Measures to regularise and control undeclared work, Spain

About

Country: 
Spain
Sectors: 
All
Target Groups: 
employers/purchasersworkers/suppliers

 

Spain has a long-term problem with undeclared work, which led the former government (the Socialist Party, PSOE) to announce new legislation in order to regulate this situation. The plan was divided into two stages. The first stage granted an amnesty period, free of sanctions, allowing workers to regularise their work situation. In the second stage, more severe sanctions were imposed in an attempt to encourage employers to register their workers with the social security authorities.

 

Background

The problem of undeclared work in Spain – whereby employers and workers pay no social security contributions – has been the subject of media discussion and political debate for the last few years. Although several initiatives have been launched to combat undeclared work, none has led to any significant improvement.

The law that established sanctions against undeclared work used to be the Law of Infractions and Sanctions in the Social Order, enacted in 2000 by Royal Decree 5/2000. Other measures include the establishment of the Fraud Observatory in 2007 and the Comprehensive Plan for the Prevention of Tax, Labour and Social Security Fraud, enacted in 2010.

As for businesses, undeclared work generates unfair competition with companies that carry out their activities legally and it denies employees the social insurance protection they would receive if they were in regular employment, which is particularly important at a time when workers are becoming more vulnerable. The government has also emphasised how undeclared work will make it even more difficult for the economy to recover and for public deficit goals to be fulfilled.

Objectives

  • An in-depth review is needed of the public policies that aim to combat undeclared work.
  • It is advisable to draw up a plan comprising a number of different measures conducive to the regularisation of undeclared work.
  • There is a need to create a series of measures of limited duration that would foster the regularisation of undeclared work as an important part of the underground economy.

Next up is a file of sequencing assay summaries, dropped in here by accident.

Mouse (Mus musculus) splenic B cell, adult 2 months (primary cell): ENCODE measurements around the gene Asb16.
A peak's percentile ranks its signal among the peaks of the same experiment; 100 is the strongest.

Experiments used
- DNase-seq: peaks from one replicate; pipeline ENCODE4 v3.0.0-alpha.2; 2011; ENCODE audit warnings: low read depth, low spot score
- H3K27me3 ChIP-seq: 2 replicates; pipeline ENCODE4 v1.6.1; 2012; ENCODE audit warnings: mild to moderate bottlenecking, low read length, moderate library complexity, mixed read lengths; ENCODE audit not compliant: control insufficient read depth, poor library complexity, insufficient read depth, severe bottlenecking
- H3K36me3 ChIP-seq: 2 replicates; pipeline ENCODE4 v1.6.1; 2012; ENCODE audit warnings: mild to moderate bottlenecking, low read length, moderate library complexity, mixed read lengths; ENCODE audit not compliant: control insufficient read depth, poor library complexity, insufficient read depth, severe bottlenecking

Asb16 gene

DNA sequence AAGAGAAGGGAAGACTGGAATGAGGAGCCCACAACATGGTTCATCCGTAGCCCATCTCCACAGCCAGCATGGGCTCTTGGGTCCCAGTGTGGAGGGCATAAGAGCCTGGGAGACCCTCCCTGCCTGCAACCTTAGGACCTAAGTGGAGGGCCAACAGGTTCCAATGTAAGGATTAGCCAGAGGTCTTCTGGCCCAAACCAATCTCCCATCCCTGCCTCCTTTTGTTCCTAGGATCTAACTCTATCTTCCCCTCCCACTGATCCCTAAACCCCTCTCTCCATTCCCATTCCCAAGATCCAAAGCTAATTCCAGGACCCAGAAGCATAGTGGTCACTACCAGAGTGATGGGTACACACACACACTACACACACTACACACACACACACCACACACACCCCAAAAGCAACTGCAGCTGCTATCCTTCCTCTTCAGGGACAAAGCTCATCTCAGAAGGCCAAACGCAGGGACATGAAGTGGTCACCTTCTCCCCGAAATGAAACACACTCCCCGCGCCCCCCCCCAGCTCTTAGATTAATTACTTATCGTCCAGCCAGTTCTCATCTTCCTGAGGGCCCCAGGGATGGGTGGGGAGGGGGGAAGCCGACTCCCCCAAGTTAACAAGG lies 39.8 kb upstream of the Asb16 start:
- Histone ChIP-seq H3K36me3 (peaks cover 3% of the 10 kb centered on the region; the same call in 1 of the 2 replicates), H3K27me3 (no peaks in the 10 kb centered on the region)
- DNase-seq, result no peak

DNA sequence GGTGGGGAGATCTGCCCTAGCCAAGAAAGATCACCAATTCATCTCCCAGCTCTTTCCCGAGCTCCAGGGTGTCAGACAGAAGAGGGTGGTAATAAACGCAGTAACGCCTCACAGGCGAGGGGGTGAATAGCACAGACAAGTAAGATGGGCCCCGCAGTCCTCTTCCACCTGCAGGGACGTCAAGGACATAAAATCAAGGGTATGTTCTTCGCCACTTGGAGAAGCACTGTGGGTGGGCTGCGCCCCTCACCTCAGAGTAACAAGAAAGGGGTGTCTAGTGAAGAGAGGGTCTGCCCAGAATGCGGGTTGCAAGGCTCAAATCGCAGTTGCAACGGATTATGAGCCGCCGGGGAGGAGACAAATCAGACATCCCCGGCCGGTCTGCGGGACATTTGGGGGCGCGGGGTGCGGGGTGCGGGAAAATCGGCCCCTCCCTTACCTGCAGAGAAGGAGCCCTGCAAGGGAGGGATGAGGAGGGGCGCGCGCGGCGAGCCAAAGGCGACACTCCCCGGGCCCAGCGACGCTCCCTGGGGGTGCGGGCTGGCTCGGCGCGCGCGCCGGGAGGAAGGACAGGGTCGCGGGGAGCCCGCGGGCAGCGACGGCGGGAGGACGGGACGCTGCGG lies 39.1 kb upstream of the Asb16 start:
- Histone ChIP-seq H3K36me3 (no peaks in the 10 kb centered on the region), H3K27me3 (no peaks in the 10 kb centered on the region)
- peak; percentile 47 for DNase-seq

Specific measures

On 26 May 2011, the Spanish Parliament enacted Royal Decree (5/2011), aiming to push forward the regularisation of undeclared work. The plan has been carried out in two phases.

In the first phase, according to Royal Decree 5/2011, undeclared work is defined as paid work undertaken outside the social security system. It does not include other illegal activities or comprise the regularisation of working conditions in a broader sense (wages, working time and so on).

Under the new measures, the onus is on employers to take the initiative to register any undeclared workers they employ with the social security authorities. Then they must sign a contract lasting at least six months, regardless of whether it is fixed term or open ended.

Businesses that followed these procedures for any undeclared employees within their workforce before 31 July 2011 were not penalised and did not have to make any backdated social security contributions to cover the time that employees had been participating in undeclared work. They were only required to pay social security contributions from the point of registration onwards.

In the second phase, as of 31 July 2011, new measures and sanctions were applied to businesses employing undeclared workers. These modified the Law of Infractions and Sanctions in the Social Order (Royal Decree 5/2000) as follows:

  • It became the new obligation of all businesses to monitor the contracts of employees hired through subcontractors before they began work. Failure to do so is now considered a ‘serious infraction’, leading to a sanction for every undeclared worker.
  • Existing sanctions under the decree became stricter:
    • ‘Serious offences’ are punished with a fine of between €3,126 and €6,250 for minor infractions, €6,251 and €8,000 for medium offences and between €8,001 and €10,000 for major infringements. Previously, the penalty applied ranged between €626 and €1,250 for minor breaches, €1,251 and €3,125 for medium infractions and €3,126 and €6,250 for major breaches.
    • The fines for ‘very serious offences’ have not changed. They remain at €10,001 to €25,000 for minor infractions, €25,001 to €100,005 for medium offences and €100,006 to €187,515 for major breaches.
  • New sanctions will be linked to the financial help the government gives firms as part of its labour market policies to promote employment, such as discounts in employers’ social security contributions. Any enterprise sanctioned as a result of a very serious offence will be denied all such benefits for two years, and in the case of a serious offence, for one year.
  • Any enterprises sanctioned as a result of a serious or very serious offence will not be eligible to apply for public contracts for a period of five years.

Actors involved

Government, general administration and agent supervisors.

Transferability

Domestic service, agriculture, the hospitality industry and personal services.

Bibliography

Schneider, Friedrich G., Buehn, Andreas and Montenegro, Claudio E. (2010), ‘Shadow Economies All Over the World: New Estimates for 162 Countries from 1999 to 2007’, World Bank Policy Research Working Paper Series. Available at SSRN: http://ssrn.com/abstract=1645726

Pere Fabrés, CIREM, Praxis Centre for Policy Studies

 

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